Today I went to see La La Land following seven wins at the Golden Globes, for Best Motion Picture -- Musical or Comedy, Actor, Actress, Director, Screenplay, Score, original Song. I had
wanted to know why they had won so many awards and dominated the 2017 evening in a year (2016) of stiff competition. So as well as curiosity being my motivation, I realized the Director, who at only 31 has already won for Whiplash, is the son of friends. Had to see what all the excitement at the Globes was about.
Anyway, I expected to see, if nothing else, lots of pictures of the city of Los Angeles, sunny days and balmy nights while we are freezing on the East Coast in January, as it was supposedly set there, and it certainly delivered. La La Land is a sweet, sweet movie depicting the rocky romance of a young couple in the big city. It's also a lot more than that.
The reason why it won the attention and so many Globes might have been for the way it made me feel; like crying after the movie was done, for all those missed opportunities: Who we could have loved, where we could have lived, what our lives might have been like if we'd taken different paths at forks in the roads.
It was this constant insistence on making the situations of the two adorable stars pictured above, 'Mia' (Emma Stone) and 'Sebastian' (Ryan Gosling), real, immediate, and understandable, similar to what we have all been through: Feeling alone in the city, or at a party among a group, feeling as if life is getting ahead of us and others are doing so much better than we are as we struggle to catch up in so many ways. Who hasn't wanted to stop being in a traffic jam, and take the next off-ramp off the highway, less traveled and less popular just to explore new terrain?
Even so, it's kind of surprising La La Land left the megabudget Inferno and Rogue One in the dust as far as the Golden Globe awards are concerned, as it's not the sort of huge budgeted movie that usually takes away those awards. It did have major stars in Emma Stone and Ryan Gosling, and they really showed unexpected talents. They didn't appear, if appearances can be believed in part, to be faking all that singing, dancing, and piano playing (on Gosling's part), so that was interesting and had a genuineness, a reality close to home somehow, that's been lacking in the megabudget movies.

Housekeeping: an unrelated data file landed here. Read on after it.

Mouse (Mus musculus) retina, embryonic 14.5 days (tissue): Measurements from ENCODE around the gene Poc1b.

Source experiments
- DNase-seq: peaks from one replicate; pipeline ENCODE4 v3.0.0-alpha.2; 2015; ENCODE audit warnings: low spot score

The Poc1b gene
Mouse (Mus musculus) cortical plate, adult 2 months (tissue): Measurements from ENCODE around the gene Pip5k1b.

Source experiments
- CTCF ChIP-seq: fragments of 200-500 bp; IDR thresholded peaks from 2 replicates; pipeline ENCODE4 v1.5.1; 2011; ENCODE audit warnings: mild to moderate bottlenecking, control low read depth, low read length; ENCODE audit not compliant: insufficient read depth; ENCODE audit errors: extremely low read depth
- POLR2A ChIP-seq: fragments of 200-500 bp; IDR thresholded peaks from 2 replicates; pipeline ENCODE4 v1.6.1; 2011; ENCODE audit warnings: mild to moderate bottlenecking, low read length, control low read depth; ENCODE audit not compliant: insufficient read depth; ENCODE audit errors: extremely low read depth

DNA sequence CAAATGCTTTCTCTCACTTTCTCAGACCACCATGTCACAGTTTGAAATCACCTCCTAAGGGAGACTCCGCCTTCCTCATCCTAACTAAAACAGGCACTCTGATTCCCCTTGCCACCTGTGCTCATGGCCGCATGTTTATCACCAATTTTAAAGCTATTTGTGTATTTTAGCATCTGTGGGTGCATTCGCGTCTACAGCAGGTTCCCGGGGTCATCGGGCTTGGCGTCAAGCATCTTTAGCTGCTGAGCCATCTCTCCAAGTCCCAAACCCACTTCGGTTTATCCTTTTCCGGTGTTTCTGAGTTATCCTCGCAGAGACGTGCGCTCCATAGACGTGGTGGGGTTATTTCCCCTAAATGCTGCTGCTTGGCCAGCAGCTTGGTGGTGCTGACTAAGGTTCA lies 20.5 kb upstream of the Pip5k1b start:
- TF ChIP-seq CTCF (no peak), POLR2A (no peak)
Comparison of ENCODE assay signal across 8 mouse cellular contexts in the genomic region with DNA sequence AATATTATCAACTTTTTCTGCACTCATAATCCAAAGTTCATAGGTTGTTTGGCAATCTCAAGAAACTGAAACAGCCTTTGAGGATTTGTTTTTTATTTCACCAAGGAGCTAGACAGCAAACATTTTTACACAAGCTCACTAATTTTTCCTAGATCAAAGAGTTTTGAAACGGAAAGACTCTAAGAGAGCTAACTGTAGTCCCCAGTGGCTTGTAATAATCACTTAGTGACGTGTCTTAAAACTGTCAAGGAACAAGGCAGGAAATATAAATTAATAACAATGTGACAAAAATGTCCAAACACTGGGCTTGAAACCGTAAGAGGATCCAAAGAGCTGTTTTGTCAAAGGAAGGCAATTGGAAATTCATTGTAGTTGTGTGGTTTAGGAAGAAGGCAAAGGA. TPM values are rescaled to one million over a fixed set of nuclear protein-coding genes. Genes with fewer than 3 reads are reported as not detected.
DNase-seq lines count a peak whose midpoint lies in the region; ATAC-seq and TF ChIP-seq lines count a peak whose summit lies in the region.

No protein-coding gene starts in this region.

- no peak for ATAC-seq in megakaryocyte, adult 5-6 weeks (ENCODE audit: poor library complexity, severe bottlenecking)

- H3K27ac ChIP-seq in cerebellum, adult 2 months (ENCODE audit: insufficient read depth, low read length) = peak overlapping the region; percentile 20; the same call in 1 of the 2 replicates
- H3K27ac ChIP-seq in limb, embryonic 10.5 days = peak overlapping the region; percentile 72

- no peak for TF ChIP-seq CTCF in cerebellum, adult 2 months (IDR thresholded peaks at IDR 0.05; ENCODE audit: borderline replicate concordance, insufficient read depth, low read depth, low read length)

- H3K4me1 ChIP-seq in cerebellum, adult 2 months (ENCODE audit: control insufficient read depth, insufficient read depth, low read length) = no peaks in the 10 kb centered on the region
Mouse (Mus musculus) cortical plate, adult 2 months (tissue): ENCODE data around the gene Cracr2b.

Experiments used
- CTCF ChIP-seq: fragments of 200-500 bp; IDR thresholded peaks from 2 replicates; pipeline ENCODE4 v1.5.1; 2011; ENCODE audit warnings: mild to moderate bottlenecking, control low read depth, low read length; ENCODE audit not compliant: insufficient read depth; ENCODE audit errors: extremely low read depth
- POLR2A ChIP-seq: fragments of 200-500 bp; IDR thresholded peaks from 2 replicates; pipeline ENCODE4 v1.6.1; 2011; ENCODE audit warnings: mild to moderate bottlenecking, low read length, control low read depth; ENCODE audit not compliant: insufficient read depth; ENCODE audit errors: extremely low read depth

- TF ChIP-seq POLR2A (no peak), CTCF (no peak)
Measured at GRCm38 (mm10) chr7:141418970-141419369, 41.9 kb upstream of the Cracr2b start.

The starry blue backdrops of the dancing sets reminded me of Life of Pi somehow, and showed inventiveness and creativity of imagination, as did all the musical set scenes. Then again, the musical score (that music, sometimes haunting) was very new and creative while reflecting influences of The Sound of Music and many old movies and musical traditions, and all that dancing to the music in vintage or classic LA real estate were rather timeless.
In conclusion, why it won the awards was perhaps for the way it makes the audience feel, and showed that the old-fashioned romantic musical is an art form that can be revived.
When I saw the thrillers Inferno, in contrast, I liked it a lot although it had lots of difficult, gory scenes, and Rogue One was unforgiving to follow as I hadn't seen all the previous Star Wars movies. But they were huge blockbusters and had impressive special effects. If you need a gentle escapist movie this could be it. The ending was a surprise and could have been written many ways and perhaps the urgent editing could have been tightened more in the middle, but it's a nice new/old style and worth seeing and encouraging.